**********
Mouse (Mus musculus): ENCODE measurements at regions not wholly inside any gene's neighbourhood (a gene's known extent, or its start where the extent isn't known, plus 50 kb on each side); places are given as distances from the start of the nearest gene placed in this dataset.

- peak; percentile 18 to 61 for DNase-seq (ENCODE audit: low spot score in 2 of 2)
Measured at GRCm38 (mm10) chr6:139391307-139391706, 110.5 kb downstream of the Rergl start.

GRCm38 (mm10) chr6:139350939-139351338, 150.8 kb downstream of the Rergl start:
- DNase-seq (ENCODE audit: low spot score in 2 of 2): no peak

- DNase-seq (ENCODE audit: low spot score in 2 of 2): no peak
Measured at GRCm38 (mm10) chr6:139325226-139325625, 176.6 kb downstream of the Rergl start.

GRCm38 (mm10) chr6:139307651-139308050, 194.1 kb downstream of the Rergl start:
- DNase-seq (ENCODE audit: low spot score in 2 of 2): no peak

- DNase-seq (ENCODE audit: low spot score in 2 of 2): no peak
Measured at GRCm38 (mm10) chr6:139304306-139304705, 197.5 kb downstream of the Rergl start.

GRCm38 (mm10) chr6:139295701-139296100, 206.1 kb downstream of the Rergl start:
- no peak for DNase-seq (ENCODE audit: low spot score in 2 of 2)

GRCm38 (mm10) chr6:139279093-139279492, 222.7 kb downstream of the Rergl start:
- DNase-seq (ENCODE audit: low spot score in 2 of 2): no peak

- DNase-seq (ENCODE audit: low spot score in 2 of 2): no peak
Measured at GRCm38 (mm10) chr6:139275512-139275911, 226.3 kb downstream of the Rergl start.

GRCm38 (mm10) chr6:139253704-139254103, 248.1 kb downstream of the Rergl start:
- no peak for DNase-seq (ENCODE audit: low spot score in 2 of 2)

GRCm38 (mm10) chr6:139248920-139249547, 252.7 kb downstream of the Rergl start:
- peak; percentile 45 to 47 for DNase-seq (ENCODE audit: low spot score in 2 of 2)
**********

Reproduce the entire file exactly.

Mouse (Mus musculus): ENCODE measurements at regions not wholly inside any gene's neighbourhood (a gene's known extent, or its start where the extent isn't known, plus 50 kb on each side); places are given as distances from the start of the nearest gene placed in this dataset.

- peak; percentile 18 to 61 for DNase-seq (ENCODE audit: low spot score in 2 of 2)
Measured at GRCm38 (mm10) chr6:139391307-139391706, 110.5 kb downstream of the Rergl start.

GRCm38 (mm10) chr6:139350939-139351338, 150.8 kb downstream of the Rergl start:
- DNase-seq (ENCODE audit: low spot score in 2 of 2): no peak

- DNase-seq (ENCODE audit: low spot score in 2 of 2): no peak
Measured at GRCm38 (mm10) chr6:139325226-139325625, 176.6 kb downstream of the Rergl start.

GRCm38 (mm10) chr6:139307651-139308050, 194.1 kb downstream of the Rergl start:
- DNase-seq (ENCODE audit: low spot score in 2 of 2): no peak

- DNase-seq (ENCODE audit: low spot score in 2 of 2): no peak
Measured at GRCm38 (mm10) chr6:139304306-139304705, 197.5 kb downstream of the Rergl start.

GRCm38 (mm10) chr6:139295701-139296100, 206.1 kb downstream of the Rergl start:
- no peak for DNase-seq (ENCODE audit: low spot score in 2 of 2)

GRCm38 (mm10) chr6:139279093-139279492, 222.7 kb downstream of the Rergl start:
- DNase-seq (ENCODE audit: low spot score in 2 of 2): no peak

- DNase-seq (ENCODE audit: low spot score in 2 of 2): no peak
Measured at GRCm38 (mm10) chr6:139275512-139275911, 226.3 kb downstream of the Rergl start.

GRCm38 (mm10) chr6:139253704-139254103, 248.1 kb downstream of the Rergl start:
- no peak for DNase-seq (ENCODE audit: low spot score in 2 of 2)

GRCm38 (mm10) chr6:139248920-139249547, 252.7 kb downstream of the Rergl start:
- peak; percentile 45 to 47 for DNase-seq (ENCODE audit: low spot score in 2 of 2)